Paul rogerson

Paul Rogerson

Solicitors who oppose a lowering of the standard of proof in disciplinary proceedings have been handed a clinching argument in their favour (In Focus, p10). That is one – probably optimistic – interpretation of a High Court ruling last week which sets a vertiginous bar for stress, work pressure or mental health problems to count as mitigation in cases of dishonesty.

In practical terms, striking off is ‘forever’, regulation guru Frank Maher points out. That is not necessarily the case in other professions such as accountancy.

Critics have also picked up on the contrasting approach of medical watchdogs in the case of Dr Hadiza Bawa-Garba. Convicted of manslaughter by gross negligence over the death of a six- year-old boy, Bawa-Garba won an appeal to practise again after submitting in her defence that she had been working in a seriously dysfunctional hospital environment.

Impressive sums were raised by crowdfunding for Dr Bawa-Garba’s appeal. As the Gazette went to press, some were calling for a similar initiative to help the unfortunate Sovani James, who was subjected to ‘frankly abominable’ treatment by her employer. Our online readership figures suggest such an appeal might not be in vain – her story ranked among the best-read articles ever.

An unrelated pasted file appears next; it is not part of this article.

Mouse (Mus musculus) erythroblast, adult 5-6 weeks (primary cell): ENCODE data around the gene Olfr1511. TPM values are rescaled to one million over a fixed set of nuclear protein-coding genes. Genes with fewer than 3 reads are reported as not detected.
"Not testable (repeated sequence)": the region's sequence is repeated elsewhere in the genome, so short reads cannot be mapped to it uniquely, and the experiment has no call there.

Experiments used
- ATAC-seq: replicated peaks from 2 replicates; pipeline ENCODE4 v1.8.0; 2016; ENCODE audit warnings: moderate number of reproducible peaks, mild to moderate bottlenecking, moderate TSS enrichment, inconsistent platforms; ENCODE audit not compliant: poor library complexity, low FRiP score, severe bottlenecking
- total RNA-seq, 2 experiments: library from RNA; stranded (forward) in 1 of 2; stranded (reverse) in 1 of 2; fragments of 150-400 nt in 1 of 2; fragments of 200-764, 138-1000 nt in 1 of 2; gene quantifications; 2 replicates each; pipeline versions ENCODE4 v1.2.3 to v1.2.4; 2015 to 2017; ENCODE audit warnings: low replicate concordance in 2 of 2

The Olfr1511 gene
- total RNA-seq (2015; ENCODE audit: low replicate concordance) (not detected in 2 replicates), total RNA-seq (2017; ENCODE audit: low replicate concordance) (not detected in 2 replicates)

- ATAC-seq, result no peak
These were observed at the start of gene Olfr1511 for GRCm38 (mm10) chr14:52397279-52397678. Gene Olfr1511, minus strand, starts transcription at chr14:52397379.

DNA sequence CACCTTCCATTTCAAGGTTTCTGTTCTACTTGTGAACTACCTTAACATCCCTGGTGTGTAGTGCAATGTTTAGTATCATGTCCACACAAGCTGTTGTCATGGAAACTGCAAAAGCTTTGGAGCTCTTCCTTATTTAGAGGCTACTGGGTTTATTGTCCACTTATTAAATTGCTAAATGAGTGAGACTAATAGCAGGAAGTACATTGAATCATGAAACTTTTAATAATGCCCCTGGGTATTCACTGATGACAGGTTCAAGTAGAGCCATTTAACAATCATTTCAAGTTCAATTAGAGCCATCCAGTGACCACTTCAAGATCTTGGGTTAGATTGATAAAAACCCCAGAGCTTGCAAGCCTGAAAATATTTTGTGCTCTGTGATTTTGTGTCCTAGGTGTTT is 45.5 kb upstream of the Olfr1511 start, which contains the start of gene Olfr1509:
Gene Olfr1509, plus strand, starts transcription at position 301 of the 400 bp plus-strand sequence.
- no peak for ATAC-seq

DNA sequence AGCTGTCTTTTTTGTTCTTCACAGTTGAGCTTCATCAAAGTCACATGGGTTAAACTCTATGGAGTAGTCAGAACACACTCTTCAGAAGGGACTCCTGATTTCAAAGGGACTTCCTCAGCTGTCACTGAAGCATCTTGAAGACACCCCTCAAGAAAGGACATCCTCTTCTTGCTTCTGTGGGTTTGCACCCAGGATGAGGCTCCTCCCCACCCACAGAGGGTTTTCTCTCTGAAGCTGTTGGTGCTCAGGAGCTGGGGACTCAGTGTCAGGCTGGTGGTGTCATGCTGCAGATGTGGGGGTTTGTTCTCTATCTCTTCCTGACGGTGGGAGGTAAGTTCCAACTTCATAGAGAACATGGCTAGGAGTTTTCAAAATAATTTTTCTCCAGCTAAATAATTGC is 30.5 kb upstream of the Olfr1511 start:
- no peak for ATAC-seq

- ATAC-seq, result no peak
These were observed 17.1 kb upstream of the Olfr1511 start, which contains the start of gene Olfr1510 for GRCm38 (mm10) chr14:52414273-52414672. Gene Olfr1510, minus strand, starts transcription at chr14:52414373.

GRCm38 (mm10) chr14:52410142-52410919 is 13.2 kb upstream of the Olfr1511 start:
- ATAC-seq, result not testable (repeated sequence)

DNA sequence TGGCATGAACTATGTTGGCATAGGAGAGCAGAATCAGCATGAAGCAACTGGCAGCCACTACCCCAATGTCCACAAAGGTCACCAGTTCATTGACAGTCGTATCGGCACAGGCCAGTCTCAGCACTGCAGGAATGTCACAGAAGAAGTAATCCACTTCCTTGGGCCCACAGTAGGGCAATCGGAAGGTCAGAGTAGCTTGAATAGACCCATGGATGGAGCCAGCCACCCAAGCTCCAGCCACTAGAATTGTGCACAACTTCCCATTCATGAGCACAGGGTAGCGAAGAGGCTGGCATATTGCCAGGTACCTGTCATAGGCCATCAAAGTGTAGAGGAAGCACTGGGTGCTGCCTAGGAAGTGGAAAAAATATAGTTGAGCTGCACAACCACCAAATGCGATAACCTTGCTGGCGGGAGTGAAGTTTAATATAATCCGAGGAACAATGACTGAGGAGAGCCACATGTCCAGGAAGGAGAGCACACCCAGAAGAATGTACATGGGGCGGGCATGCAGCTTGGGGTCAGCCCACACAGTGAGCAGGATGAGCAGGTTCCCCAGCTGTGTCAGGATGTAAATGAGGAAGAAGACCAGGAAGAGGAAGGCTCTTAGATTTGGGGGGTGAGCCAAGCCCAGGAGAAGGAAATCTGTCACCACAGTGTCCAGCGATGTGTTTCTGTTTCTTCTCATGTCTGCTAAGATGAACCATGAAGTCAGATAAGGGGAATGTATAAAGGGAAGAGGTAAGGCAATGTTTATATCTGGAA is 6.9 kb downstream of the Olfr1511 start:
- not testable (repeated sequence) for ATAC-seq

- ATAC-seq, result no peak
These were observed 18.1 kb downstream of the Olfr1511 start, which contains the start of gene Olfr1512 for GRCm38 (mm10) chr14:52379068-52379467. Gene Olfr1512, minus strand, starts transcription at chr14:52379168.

Many solicitors will consider James ill-served, while simultaneously acknowledging that the SRA was well within its rights to appeal the SDT’s ‘suspended suspension’. But while the regulator may have acted reasonably, there is surely a compelling case for it to set out new fitness to practise rules, as it is permitted to do under the Legal Services Act.

Young lawyers labour harder and longer than ever before. The hierarchical – and often patriarchal– structure of the traditional law firm works to compound their plight.

As for the impact of working conditions on mental health, society’s moral and ethical compass has shifted in recent years. Bolton v The Law Society is now almost a quarter of a century old; it is surely right at least to consider whether such an absolutist approach to dishonesty remains appropriate.